Improv Games:  Story-making: Constructing Alternative Realities, Part 3 of 3

RfG Newsletter, Volume 4, Number 2, Winter/Spring 1995

(This section, adopted from Rehearsals for Growth: Theater Improvisation for Psychotherapists by Dan Wiener, is the last of a three-part series on the contribution of RfG to a narrative approach to therapy).

Narratives can be classified as (1) attempts to reconstruct and recount the remembered experience of the teller (2) the retelling of second-hand stories (3) stories intended as inventions. These distinctions are not simply those between fact and fiction. From the constructivist viewpoint, no truly objective description of events is possible since all attempts to describe reality are influenced by the selectively attended-to experience of the teller. Moreover, each individual teller brings to bear his/her own cultural frames and meanings, which is selected (consciously or unconsciously) to be employed at that moment, in that setting, and for that audience. Thus the process of telling personal narratives is a creative endeavor; even the retelling of a story based upon recent and nontraumatic events involves selective distortions, omissions, and transformations.

Beginning with psychoanalysis, many types of psychotherapy have emphasized the curative power of recalling and telling stories, particularly those based upon traumatic memories. Such narrative telling of traumatic memories can have two contrasting outcomes: (1) transformative telling, in which an active restorying process occurs, characterized by the creation of a more complete, emotionally integrated, and meaningful story; and (2) repetitive telling, characterized by compulsive and literal retelling which

does not evolve with repetition. In my experience, the process of cocreating improvised stories that are told and enacted, even when the content appears unrelated to the facts or circumstances of a client’s life, has a transformative effect and serves as an effective resource in overcoming the stuckness of repetitive telling.

Creating Character

A central feature of the way we locate meaning in stories is in the creation and taking of character at different levels: the characters within the story, the character of the storymaker, the character of the audience. In improv more obviously than in life, the players are constantly engaged in the creation, development, and depiction of their own and other players’ character, constantly influencing one another’s expectations and identities. Both the story’s narrative content and the performance of storytelling involve the formation and shaping of character within and across the abovementioned levels. This process is of importance not only to clinicians engaged in helping clients restory their lives but in understanding how the therapist and client mutually shape their relationship, giving character to one another throughout the therapeutic endeavor. The following games teach players how to endow others with character:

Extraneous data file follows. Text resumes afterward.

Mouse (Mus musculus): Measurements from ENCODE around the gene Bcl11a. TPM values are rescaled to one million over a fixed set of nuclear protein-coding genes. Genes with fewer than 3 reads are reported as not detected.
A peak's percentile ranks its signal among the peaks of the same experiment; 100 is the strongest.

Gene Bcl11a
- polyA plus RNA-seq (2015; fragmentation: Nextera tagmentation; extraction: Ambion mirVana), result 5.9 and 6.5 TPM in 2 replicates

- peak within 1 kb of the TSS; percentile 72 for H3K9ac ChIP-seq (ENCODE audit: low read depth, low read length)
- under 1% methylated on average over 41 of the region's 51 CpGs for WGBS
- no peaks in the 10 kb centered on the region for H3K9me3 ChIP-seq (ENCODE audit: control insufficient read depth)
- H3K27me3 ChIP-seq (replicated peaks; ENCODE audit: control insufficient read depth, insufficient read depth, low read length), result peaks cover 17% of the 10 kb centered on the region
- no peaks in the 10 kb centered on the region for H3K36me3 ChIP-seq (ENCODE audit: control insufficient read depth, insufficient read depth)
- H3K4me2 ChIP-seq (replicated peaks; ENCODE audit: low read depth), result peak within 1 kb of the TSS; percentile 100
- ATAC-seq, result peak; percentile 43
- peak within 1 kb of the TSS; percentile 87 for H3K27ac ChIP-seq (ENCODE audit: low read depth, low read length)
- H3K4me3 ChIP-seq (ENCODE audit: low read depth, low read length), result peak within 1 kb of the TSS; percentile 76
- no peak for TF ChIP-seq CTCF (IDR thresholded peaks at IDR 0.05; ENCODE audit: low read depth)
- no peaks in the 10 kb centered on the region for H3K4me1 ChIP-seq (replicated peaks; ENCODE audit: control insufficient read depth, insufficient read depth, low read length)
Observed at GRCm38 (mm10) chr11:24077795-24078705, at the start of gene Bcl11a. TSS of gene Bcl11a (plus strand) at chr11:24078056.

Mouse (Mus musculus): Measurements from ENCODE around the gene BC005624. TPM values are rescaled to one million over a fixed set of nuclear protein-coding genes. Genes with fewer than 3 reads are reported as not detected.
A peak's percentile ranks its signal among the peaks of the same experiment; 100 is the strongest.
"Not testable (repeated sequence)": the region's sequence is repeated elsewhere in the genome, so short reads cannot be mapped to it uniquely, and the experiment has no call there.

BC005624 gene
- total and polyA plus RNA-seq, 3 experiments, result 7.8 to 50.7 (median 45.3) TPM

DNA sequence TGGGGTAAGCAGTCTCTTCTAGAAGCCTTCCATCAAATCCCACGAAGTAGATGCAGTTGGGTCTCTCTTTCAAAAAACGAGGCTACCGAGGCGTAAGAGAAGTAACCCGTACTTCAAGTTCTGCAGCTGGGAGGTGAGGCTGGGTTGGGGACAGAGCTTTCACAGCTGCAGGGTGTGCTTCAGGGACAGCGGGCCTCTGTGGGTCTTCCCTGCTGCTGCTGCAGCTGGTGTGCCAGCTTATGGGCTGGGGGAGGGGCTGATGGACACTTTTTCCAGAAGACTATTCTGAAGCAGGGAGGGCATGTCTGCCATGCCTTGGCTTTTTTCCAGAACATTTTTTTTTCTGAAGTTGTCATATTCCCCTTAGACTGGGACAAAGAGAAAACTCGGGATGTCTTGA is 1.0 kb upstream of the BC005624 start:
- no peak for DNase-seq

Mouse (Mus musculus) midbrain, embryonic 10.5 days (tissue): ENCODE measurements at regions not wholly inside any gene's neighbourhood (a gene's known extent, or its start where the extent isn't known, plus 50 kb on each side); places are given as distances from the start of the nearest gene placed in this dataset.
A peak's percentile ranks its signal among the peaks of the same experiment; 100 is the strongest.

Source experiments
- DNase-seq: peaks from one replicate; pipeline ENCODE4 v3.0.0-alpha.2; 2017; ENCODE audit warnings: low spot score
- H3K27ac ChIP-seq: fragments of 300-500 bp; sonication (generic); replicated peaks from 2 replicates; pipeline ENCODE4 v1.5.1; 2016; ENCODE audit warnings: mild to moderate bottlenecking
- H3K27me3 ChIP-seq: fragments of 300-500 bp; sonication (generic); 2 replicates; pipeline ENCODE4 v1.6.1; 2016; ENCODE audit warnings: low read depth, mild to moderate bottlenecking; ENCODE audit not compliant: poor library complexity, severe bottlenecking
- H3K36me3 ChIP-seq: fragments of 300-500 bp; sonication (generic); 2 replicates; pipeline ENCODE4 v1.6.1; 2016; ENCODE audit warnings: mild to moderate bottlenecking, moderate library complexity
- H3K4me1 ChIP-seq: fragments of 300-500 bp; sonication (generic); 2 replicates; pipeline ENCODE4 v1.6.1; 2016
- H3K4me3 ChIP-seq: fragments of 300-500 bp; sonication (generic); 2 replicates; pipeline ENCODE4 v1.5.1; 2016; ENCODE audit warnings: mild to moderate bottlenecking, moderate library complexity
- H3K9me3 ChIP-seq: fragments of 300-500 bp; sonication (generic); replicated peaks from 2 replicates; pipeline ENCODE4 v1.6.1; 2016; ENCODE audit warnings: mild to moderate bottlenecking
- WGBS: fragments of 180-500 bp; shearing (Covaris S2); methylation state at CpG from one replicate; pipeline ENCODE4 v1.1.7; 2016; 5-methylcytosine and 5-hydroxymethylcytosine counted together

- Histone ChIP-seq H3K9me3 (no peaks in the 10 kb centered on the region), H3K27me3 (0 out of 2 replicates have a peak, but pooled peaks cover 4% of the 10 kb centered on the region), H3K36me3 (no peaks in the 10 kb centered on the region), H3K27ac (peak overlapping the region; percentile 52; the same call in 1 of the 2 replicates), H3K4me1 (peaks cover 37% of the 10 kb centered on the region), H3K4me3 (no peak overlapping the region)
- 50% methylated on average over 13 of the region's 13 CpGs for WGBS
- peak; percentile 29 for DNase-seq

Giving Character

Player A is given or selects an endowment for player B that is unlike B. Examples include: emotion (bitterness, sexual arousal, condescension); occupation (dentist, truck-driver, farmer) physical trait (bad breath, lame, very tall) present or recent transaction (is cheating, just now insulted, has been flattered by A’s character). Then, A makes an offer to B, treating him as a person with the chosen endowment. A accomplishes this by herself becoming the person affected by B’s endowment. For example, A’s eyes widen and her body tenses; she backs away from B, open palms out in front of herself, saying nervously, “Now Joe, just be reasonable. I’m sure we can work it out.” [Note that description should not be used; this would be “indicating.” For example: A stands alongside B, saying, “You sure are aggressive. You shouldn’t have hit me.”]